Second, what you do say about airliners is shall we say, incompletely researched.

Airliners have two types of lavatory systems. Older aircraft have as you say colored water flush systems that recirculate the flush fluid, newer aircraft have a vacuum flush system that uses differential pressure and a small amount of fresh water from the potable water system and does not recirculate the waste.

In both systems the waste is held in a tank that can only be emptied on the ground. As all such tanks are an integral part of the aircraft it is nonsense to talk of jettison, even to refute its possibility. However it is possible for both types of systems to leak, typically, though rarely from the service port. As this area is unheated, waste could leak, freeze and fall off.

Ice can fall off in other ways and the risk of this is minimized through design and procedures. Ice, water, slush, snow etc. accumulating on aircraft landing gear and flaps during taxi is shed by leaving the landing gear extended for a short period after takeoff. Galley and lavatory sink drains are typically not plumbed into the waste holding tanks but instead have one or more dedicated drain masts on the aircraft belly and or tail. These masts have a heated collar that ensures that inflight and on the ground no old coffee/wash water can freeze. As a piece of machinery, like all such things, these heaters can malfunction and ice can still form, but the mast's small size, shape and location ensures that not very much will accumulate before falling off.

Ice can also form inflight on all of the leading edges of aircraft of all kinds. All airliners and many smaller aircraft have "known ice" systems that will prevent the formation of ice or shed it once it has accumulated. Snow, ice etc. accumulating on an aircraft on the ground is removed before takeoff by means of externally applied heated fluids, typically mixtures of glycol and water. These and other applied fluids also provide a measure of protection in the short period before takeoff.

Well now you know. We know-it-alls have to stick together.

Toad


Last edited by Toad on Mon Jan 02, 2012 8:38 am; edited 4 times in total

 
Toad
874391.  Sun Jan 01, 2012 10:35 pm Reply with quote

"What's the world's second highest peak?"

Actually is isn't Everest.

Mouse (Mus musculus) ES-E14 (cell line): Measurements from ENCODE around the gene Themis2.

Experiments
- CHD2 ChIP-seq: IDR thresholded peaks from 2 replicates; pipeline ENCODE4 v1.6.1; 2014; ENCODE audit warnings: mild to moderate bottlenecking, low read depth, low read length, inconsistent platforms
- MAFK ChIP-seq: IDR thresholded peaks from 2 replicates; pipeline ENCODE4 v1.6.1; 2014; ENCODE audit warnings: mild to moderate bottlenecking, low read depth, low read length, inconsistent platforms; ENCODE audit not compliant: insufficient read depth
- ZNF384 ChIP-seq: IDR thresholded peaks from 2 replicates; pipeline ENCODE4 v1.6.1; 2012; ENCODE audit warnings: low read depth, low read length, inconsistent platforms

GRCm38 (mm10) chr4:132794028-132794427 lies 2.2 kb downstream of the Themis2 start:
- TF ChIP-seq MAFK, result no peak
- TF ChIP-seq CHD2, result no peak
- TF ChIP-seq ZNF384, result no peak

It's K2 like we all knew (or guessed correctly).

Everest's south peak is a "subsidiary peak" meaning it has insufficient "topographic prominence" from the main peak. Topographic prominence is generally defined as being separated from adjacent peaks by a saddle of at least 300m height difference or alternatively 7% for the highest peaks.

In Colorado for example there are 54 defined peaks over 14,000 feet but only 52 official "forteeners".

It's nice to know you know more than the guys who think they know but don't.

Toad


Last edited by Toad on Mon Jan 02, 2012 12:24 am; edited 2 times in total

 
Toad
874396.  Sun Jan 01, 2012 11:26 pm Reply with quote

"Who made the first flight in an aeroplane?"

Well it certainly wasn't Cayley's coachman or even Lillianthal.

As an American in Hong Kong working for a British airline this isn't the first bogus claim I have heard from the Brits, Kiwis and Aussies, just the most ridiculous.

Apparently, your "research" into the subject didn't include looking up the definition of "aeroplane". This features the word "powered". I would question that shifting your weight around on a glider constitutes "powered flight".

What Cayley and Lillianthal created were "aircraft" but they certainly weren't the first to do that or even fly them with a person on board. The first documented manned flight on an aircraft (a hot air balloon) was in Paris nearly 70 years before. The Chinese invented the hot air balloon and kite hundreds of years before that.

Is there an editor in the house?

Toad


Last edited by Toad on Mon Jan 02, 2012 1:36 am; edited 1 time in total

 
Toad
874397.  Mon Jan 02, 2012 12:23 am Reply with quote

"What are you chances of surviving a plane crash?"

As an example of a combination of the silly, the serious and the just plain wrong it would be dfficult to top this particular article.

The statistics cited (those lying bastards) combine all types of aircraft where the slow speeds and silly pilot mistakes of light aircraft make most "crashes" survivable. Then with little fanfare we talk about every airline passenger's secret fear. . . death. Unlikely, true enough and the advice about being aware of the location of exits, solid life saving news but for heaven's sake who is Professor Ed Galen, your next door neighbor?

Why no advice about comet safety? You brought it up! This seems a very uneven handling of risk mitigation. Plenty about airline exits and how coach seats are a good thing, all things considered but nothing about which tube station is the best when comets are sighted.

Toad

 
Toad
874398.  Mon Jan 02, 2012 1:17 am Reply with quote

"How can you tell how high up a mountain you are?"

Now here at long last we have a triumph of academic research.

Citing no less a scientific authority than Mark Twain (not his real name, but lets not quibble) we now are informed that we no longer need pay heed to those road signs that say when we are passing some altitude or other and need not bother to carry a topographic map, gps, altimeter or barometer because (who knew?) that we could determine our altitude by merely carrying a thermometer graduated in one degree increments, tea, water, a pot and cook stove.

Never mind that this "traditional method" of calculating altitude wasn't actually used in surveys of Mr. Twain's time, or any others that we know of or even by him. The important thing to remember is that this information filled up most all of page 61 and even part of 62. Yay!

Toad


Last edited by Toad on Mon Jan 02, 2012 2:57 am; edited 1 time in total

 
Arcane
874399.  Mon Jan 02, 2012 1:20 am Reply with quote

And a friendly hello to you too. :\